In relation to the principles of eternal life, we are told that these treasures we have in earthen vessels were given of the Lord and retained in those vessels through our faithfulness.
Now, then, if men, without much of the advantage of what is termed education in this world, are filled with the Spirit of God, the revelations of the Holy Ghost, and can comprehend the relationship of man to God, can know their duties, and can teach a people, a nation, or a world how they may be saved and obtain thrones, principalities, powers, and dominions in the eternal worlds,—if men can understand these principles by the gift of the Holy Ghost and the revelations of the Most High, and are enabled to place them before the people so that they can comprehend them, then, I say, these are the men of education—the men of intellect—the men who are calculated to bless and ennoble the human family. This is the kind of education that we want; and the more simple those principles can be conveyed the better: they are more adapted to the wants and intelligence of the human family.
Here is the difference between us at the present time and the priestcraft and kingcraft and the craft of the various systems among the nations.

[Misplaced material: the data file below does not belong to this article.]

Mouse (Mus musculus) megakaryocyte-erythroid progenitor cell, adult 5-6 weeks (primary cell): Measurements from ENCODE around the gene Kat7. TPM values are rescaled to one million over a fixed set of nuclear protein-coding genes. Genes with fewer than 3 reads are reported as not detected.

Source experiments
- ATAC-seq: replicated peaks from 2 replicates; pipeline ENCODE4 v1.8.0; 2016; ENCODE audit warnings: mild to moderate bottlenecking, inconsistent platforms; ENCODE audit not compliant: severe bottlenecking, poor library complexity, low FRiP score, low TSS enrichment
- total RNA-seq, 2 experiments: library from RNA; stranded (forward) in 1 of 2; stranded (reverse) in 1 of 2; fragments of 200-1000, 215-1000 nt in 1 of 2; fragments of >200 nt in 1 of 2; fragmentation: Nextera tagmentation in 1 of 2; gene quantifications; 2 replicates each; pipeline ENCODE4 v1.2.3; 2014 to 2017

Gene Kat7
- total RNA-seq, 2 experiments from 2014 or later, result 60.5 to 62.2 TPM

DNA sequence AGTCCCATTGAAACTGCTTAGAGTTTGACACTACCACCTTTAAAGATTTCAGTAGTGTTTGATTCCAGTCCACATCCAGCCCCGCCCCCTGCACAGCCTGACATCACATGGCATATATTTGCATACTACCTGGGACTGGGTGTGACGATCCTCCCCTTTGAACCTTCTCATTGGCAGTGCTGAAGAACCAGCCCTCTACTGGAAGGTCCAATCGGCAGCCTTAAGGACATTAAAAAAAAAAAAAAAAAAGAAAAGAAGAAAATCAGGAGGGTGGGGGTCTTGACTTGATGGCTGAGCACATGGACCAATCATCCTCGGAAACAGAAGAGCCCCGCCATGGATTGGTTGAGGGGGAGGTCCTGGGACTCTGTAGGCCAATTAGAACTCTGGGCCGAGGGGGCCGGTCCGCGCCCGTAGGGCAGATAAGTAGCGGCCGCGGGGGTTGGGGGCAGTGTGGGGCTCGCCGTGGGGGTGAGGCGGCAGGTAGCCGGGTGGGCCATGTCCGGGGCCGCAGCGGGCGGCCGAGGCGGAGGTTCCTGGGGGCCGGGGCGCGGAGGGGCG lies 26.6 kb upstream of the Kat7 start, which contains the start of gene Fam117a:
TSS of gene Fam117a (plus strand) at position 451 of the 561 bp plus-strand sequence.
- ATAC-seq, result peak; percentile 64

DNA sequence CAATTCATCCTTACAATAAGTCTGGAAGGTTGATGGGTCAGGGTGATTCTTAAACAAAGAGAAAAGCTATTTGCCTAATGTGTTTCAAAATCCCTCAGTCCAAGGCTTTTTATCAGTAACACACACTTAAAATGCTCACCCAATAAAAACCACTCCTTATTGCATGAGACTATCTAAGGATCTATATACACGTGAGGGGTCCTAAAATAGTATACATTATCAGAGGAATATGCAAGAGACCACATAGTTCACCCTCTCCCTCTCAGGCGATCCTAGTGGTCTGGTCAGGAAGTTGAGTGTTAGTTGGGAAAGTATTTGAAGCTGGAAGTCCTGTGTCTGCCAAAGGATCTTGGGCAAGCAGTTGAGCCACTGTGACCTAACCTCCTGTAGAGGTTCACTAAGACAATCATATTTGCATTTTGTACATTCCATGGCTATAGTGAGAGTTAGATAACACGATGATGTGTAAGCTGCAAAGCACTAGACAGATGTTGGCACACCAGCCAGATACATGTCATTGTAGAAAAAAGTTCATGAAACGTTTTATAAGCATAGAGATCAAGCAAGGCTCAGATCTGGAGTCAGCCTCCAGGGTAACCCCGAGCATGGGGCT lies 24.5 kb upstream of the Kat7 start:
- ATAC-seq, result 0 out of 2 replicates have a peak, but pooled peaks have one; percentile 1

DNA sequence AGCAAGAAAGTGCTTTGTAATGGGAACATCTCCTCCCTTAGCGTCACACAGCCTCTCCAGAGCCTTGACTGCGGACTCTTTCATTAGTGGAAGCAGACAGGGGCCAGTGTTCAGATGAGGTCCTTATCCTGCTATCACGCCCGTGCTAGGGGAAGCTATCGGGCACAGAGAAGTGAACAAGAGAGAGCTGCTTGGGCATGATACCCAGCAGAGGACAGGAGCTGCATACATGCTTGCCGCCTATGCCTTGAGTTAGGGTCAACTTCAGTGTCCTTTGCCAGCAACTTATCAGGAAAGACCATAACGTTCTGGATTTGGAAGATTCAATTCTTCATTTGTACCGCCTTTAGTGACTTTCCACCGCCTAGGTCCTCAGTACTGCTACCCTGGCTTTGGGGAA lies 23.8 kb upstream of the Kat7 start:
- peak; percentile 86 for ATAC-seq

They have tended to befog, bewilder, bind down, and lead the masses into ignorance; but the principles of the Gospel are calculated to expand the mind, enlarge the heart, unfold the capacity, and make all men feel their relationship to God and to each other, that we may be all partakers of the same blessing, that we may all be intelligent, that we may all be learned in the things of the kingdom of God, and all be prepared for the celestial inheritance in the eternal worlds. This is the difference between the system that we have embraced and the systems of the world—they are of men, this is of God. Among the Gentiles, they tread upon one another and ride into power and influence on the ruin of others; and they do not care who sinks, if they swim. The kingdom of God exalts the good, blesses all, enlightens all, expands the minds of all, and puts within the reach of all the blessings of eternity.
Do you repudiate education, then? No—not at all. I appreciate all true intelligence, whether moral, social, scientific, political, or philosophical; but I despise the folly that they hang on to it and the folly that they call education.
What did any of us know as rational, eternal beings, until we were educated in this Church?
It is true that we are eternal beings; but did we know or understand anything about the principles of eternal life? Nothing. Yet we have believed that we were going to live for ever. But did we know anything about where we came from, or what was our origin, or what was the object of our creation? We did not know anything about where we were going. We had a dreamy idea of heaven—of a God without body, parts, and passions—of a heaven beyond the bounds of time and space; and the hell we believed in was a bottomless pit. We had a dreamy idea of these things; but what did we know? Was there any authority, religion, or philosophy that could unravel these mysteries? No, not any.